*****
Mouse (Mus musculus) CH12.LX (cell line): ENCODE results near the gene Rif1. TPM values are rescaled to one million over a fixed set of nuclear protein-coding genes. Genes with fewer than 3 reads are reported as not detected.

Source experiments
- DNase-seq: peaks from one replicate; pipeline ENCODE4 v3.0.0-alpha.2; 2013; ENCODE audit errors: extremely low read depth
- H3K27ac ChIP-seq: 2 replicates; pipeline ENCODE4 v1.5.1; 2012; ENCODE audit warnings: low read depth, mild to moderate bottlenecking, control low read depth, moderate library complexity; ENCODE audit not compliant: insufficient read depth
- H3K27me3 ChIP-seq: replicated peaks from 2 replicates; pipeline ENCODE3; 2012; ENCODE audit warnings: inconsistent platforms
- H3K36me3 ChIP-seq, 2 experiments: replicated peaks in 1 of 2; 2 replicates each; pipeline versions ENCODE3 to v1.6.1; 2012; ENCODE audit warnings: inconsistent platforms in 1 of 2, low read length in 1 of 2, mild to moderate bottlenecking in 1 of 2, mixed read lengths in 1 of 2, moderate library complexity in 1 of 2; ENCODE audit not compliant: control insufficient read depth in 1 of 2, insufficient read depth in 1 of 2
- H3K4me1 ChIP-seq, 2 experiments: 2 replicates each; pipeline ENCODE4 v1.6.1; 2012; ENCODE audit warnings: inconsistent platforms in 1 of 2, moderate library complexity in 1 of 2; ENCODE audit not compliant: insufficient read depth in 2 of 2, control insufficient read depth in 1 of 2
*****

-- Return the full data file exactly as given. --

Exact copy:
Mouse (Mus musculus) CH12.LX (cell line): ENCODE results near the gene Rif1. TPM values are rescaled to one million over a fixed set of nuclear protein-coding genes. Genes with fewer than 3 reads are reported as not detected.

Source experiments
- DNase-seq: peaks from one replicate; pipeline ENCODE4 v3.0.0-alpha.2; 2013; ENCODE audit errors: extremely low read depth
- H3K27ac ChIP-seq: 2 replicates; pipeline ENCODE4 v1.5.1; 2012; ENCODE audit warnings: low read depth, mild to moderate bottlenecking, control low read depth, moderate library complexity; ENCODE audit not compliant: insufficient read depth
- H3K27me3 ChIP-seq: replicated peaks from 2 replicates; pipeline ENCODE3; 2012; ENCODE audit warnings: inconsistent platforms
- H3K36me3 ChIP-seq, 2 experiments: replicated peaks in 1 of 2; 2 replicates each; pipeline versions ENCODE3 to v1.6.1; 2012; ENCODE audit warnings: inconsistent platforms in 1 of 2, low read length in 1 of 2, mild to moderate bottlenecking in 1 of 2, mixed read lengths in 1 of 2, moderate library complexity in 1 of 2; ENCODE audit not compliant: control insufficient read depth in 1 of 2, insufficient read depth in 1 of 2
- H3K4me1 ChIP-seq, 2 experiments: 2 replicates each; pipeline ENCODE4 v1.6.1; 2012; ENCODE audit warnings: inconsistent platforms in 1 of 2, moderate library complexity in 1 of 2; ENCODE audit not compliant: insufficient read depth in 2 of 2, control insufficient read depth in 1 of 2